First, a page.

He may now be transferred from the intake and evaluation facility at which he is currently being held to a different prison in Victoria.
Pell's lawyers have said that he will not petition for a shorter sentence.
A statement from the Australian archbishops' conference Wednesday said the bishops "believe all Australians must be equal under the law and accept today's judgement accordingly."
The statement also noted the Australian bishops' commitment to bringing healing to those who have suffered abuse and to ensuring Catholic spaces are always safe, especially for children and vulnerable adults.
Individual Australian bishops also released statements Wednesday, including Archbishop Anthony Fisher of Sydney, who said "reasonable people have taken different views when presented with the same evidence" in Pell's case, urging people "to maintain calm and civility."
"I know that there are many in the Catholic community and beyond who will find it difficult to come to terms with this judgment," Fisher said, "especially those who know the Cardinal and will struggle to reconcile this outcome with the man they know. I thank them for persevering in faith, hope and love."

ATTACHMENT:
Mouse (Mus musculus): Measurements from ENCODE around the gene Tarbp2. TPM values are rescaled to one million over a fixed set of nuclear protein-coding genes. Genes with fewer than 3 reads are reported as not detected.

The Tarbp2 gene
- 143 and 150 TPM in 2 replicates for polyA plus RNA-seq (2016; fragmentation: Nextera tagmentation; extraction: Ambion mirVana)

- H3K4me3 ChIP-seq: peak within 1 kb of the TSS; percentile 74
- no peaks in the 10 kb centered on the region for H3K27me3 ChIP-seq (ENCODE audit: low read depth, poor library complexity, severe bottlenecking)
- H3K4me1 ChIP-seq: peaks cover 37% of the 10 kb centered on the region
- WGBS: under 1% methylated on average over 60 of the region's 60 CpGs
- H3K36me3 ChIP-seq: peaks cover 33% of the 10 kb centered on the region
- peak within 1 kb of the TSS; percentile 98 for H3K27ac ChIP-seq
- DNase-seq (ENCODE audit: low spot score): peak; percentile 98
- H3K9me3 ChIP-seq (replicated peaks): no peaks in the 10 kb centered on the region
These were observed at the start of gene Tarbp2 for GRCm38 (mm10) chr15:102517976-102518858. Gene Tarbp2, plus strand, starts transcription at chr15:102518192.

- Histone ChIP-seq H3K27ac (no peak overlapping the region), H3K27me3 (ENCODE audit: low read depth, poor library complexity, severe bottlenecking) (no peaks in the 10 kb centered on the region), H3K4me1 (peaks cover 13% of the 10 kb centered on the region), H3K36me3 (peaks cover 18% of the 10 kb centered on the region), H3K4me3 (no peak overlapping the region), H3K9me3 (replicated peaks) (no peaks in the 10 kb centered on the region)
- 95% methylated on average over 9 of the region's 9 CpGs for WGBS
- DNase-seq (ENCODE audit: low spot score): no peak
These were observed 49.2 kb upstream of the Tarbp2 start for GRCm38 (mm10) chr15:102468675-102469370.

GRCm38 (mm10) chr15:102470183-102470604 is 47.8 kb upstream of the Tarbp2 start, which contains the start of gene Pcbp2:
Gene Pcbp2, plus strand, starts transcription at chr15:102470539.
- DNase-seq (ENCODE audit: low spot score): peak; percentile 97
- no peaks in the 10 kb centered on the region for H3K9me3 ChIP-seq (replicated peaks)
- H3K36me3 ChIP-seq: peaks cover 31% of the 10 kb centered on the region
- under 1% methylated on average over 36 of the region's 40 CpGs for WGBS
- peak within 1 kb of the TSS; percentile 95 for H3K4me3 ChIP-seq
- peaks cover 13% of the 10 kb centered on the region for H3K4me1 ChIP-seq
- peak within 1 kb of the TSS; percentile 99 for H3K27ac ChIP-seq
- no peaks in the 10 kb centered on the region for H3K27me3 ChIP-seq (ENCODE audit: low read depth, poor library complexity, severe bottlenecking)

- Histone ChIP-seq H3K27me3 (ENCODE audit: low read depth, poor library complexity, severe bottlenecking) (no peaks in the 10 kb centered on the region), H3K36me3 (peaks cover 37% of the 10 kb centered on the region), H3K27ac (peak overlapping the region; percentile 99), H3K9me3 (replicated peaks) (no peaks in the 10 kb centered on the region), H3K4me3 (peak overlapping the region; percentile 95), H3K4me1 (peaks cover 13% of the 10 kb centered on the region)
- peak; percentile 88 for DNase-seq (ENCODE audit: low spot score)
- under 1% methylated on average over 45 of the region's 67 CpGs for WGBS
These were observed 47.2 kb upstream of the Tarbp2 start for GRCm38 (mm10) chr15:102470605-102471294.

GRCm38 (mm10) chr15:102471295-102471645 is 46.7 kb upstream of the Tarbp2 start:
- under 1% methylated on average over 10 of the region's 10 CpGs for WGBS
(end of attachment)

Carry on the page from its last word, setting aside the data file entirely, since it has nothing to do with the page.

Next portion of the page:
"As we wait to hear whether the legal process will continue, I will seek to provide pastoral support to those Catholics who may have found their faith tested," the archbishop added.
The current Archbishop of Melbourne, Peter A. Comensoli, said in his statement that he knows "the complexity of the search for the truth in this matter has tested many, and may very well continue to do so."
He expressed his prayers and support for the man who brought the case against Pell before the courts, offering "pastoral and spiritual help, should he seek it."
Comensoli also said that he will ensure "Cardinal Pell is provided pastoral and spiritual support while he serves the remainder of his sentence, according to the teaching and example of Jesus to visit those in prison."